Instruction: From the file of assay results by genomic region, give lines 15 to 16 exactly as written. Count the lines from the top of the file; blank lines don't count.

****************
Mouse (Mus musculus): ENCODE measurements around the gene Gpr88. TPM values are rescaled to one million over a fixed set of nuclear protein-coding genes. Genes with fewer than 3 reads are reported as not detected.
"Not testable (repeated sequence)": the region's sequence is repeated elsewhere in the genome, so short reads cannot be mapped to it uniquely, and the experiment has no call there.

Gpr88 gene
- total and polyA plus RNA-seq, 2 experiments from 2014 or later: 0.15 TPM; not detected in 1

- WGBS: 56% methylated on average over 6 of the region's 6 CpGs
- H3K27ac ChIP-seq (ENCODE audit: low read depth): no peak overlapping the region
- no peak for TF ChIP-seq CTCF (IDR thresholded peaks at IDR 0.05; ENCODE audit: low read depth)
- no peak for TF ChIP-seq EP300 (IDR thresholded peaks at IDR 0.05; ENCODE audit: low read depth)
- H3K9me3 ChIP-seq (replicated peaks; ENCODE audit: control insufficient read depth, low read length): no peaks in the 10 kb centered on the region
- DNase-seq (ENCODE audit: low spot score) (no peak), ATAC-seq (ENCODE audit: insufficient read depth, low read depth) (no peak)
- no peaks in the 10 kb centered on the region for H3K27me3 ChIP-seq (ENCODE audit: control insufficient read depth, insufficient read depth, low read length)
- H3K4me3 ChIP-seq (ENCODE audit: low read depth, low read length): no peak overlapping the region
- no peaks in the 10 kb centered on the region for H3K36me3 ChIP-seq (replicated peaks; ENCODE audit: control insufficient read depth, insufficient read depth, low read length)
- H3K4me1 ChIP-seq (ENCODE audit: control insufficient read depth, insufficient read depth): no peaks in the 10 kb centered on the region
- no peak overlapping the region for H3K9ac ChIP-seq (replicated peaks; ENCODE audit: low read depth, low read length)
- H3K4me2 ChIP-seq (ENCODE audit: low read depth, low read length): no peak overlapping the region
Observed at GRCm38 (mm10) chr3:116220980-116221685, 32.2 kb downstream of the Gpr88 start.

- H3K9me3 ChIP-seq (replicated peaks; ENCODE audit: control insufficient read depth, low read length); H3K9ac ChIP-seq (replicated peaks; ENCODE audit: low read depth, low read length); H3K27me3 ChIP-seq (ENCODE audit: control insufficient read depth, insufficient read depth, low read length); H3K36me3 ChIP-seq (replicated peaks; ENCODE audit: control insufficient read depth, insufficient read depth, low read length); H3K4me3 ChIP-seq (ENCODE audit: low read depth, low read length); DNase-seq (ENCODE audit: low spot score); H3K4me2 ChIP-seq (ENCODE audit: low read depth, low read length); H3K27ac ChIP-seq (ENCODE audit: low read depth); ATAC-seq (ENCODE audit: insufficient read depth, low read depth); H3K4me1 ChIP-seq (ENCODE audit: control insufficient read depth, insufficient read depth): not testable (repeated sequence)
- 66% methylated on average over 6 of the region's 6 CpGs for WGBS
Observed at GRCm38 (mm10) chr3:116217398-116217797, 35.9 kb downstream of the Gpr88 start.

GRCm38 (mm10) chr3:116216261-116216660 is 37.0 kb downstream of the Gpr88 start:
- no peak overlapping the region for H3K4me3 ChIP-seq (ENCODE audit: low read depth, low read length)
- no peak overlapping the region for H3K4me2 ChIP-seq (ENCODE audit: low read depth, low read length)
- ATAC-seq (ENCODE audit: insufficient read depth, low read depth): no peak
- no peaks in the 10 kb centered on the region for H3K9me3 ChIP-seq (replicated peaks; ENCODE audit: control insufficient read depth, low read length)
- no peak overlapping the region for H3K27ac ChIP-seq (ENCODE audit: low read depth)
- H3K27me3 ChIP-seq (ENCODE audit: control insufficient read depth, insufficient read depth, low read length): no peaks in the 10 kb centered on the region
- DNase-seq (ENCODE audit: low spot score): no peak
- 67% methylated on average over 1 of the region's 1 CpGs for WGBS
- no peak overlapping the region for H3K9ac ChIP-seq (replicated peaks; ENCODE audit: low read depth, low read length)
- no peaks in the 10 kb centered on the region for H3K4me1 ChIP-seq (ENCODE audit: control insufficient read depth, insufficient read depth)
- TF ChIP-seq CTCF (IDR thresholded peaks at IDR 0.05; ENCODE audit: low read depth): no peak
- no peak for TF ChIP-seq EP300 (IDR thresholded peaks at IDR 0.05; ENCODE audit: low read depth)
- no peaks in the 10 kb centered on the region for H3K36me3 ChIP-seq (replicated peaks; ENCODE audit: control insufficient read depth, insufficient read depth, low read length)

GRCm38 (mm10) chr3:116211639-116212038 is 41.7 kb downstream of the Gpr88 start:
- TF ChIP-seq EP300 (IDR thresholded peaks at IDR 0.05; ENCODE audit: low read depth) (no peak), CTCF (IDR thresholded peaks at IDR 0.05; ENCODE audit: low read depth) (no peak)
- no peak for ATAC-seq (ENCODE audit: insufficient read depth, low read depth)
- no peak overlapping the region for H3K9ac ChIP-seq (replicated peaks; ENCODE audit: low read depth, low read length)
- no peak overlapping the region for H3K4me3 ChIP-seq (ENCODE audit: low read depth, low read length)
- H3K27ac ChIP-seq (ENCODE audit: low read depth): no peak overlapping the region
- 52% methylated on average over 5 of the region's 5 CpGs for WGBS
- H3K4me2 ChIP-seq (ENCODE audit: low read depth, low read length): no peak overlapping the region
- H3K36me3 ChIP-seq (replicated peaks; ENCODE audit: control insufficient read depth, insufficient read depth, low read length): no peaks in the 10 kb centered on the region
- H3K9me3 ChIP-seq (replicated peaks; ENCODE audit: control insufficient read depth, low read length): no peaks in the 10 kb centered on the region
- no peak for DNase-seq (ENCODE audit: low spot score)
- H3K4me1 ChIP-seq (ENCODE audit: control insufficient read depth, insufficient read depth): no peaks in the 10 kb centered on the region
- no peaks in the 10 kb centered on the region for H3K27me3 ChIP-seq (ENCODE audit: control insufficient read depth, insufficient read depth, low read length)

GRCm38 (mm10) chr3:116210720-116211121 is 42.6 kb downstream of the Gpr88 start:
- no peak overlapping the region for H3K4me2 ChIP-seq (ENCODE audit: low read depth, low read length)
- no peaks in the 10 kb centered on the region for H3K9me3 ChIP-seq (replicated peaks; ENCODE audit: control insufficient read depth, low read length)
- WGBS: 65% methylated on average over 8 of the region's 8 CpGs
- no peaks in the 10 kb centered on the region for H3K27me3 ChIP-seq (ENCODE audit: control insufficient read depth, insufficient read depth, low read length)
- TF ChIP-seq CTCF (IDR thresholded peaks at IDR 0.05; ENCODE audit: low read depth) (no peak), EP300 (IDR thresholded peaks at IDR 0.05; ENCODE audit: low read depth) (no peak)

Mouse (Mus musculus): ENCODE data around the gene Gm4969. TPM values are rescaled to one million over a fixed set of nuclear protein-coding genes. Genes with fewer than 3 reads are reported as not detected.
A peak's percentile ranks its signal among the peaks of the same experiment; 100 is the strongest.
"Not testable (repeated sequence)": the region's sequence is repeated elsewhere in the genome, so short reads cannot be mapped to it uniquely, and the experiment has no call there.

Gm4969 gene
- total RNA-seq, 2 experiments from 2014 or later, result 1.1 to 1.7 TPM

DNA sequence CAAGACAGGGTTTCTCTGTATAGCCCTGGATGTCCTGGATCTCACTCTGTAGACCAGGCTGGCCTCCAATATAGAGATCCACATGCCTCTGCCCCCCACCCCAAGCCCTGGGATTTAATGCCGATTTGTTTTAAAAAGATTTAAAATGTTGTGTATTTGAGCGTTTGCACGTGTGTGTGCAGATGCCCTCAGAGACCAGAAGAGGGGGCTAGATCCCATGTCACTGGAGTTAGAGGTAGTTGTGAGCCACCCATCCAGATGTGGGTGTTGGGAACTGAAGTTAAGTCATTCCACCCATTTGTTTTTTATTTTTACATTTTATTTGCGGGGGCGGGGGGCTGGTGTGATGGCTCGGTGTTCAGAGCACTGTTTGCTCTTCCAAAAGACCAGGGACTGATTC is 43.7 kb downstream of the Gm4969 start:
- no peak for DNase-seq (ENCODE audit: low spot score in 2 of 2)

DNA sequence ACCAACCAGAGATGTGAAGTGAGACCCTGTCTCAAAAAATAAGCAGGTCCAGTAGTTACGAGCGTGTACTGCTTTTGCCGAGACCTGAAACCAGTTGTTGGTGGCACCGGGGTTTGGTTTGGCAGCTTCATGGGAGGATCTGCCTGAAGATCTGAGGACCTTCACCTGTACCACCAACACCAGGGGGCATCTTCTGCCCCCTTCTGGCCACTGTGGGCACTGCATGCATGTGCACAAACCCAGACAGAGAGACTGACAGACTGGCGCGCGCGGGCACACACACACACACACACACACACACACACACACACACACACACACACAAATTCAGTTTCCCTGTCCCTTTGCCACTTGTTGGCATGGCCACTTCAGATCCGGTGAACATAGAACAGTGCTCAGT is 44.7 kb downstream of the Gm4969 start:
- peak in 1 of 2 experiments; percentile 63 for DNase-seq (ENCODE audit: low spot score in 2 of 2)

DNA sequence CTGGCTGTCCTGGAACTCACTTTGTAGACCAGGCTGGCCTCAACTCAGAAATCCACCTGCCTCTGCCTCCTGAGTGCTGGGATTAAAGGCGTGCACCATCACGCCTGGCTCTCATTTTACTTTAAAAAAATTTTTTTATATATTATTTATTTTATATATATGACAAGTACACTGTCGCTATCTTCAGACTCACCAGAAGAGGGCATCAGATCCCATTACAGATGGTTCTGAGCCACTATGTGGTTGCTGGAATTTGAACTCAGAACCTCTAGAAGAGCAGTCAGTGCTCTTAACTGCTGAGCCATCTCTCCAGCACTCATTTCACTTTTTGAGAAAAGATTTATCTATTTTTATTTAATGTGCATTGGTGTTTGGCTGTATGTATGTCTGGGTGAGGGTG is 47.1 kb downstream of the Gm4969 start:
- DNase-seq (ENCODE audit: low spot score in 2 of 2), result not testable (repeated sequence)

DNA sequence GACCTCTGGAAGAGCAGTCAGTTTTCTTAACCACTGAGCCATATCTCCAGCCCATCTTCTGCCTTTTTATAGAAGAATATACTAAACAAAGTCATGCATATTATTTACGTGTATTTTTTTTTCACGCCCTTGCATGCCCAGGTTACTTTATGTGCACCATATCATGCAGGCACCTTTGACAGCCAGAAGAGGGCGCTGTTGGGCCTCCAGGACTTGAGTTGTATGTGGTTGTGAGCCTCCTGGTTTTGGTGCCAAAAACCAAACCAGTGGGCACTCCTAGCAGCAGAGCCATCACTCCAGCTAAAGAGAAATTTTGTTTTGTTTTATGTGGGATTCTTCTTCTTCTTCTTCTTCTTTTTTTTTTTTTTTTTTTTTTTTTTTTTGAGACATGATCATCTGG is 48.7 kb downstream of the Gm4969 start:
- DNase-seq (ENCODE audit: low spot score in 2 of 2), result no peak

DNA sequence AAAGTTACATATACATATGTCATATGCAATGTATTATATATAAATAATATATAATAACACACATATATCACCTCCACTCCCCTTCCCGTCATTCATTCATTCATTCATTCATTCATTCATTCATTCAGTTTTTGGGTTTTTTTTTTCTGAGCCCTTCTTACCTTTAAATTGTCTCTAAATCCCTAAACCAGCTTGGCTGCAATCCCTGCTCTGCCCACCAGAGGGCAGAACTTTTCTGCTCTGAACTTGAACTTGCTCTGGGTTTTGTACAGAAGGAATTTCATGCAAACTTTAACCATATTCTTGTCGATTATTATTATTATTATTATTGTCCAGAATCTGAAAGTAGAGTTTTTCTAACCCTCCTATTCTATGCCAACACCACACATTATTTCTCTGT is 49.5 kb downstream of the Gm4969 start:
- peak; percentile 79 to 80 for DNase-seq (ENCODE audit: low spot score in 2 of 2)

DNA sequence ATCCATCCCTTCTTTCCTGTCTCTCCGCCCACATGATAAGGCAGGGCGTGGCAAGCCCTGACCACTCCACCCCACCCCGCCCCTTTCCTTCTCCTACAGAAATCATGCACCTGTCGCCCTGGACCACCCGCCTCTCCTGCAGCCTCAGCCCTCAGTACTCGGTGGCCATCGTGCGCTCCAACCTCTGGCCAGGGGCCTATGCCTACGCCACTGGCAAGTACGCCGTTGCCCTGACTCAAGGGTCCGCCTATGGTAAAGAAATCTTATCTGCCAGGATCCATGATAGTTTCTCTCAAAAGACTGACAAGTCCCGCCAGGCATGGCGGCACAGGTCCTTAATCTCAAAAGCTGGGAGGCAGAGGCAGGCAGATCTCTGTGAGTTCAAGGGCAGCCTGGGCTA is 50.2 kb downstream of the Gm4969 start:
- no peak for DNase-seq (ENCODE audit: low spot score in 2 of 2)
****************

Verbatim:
- no peak overlapping the region for H3K9ac ChIP-seq (replicated peaks; ENCODE audit: low read depth, low read length)
- H3K4me2 ChIP-seq (ENCODE audit: low read depth, low read length): no peak overlapping the region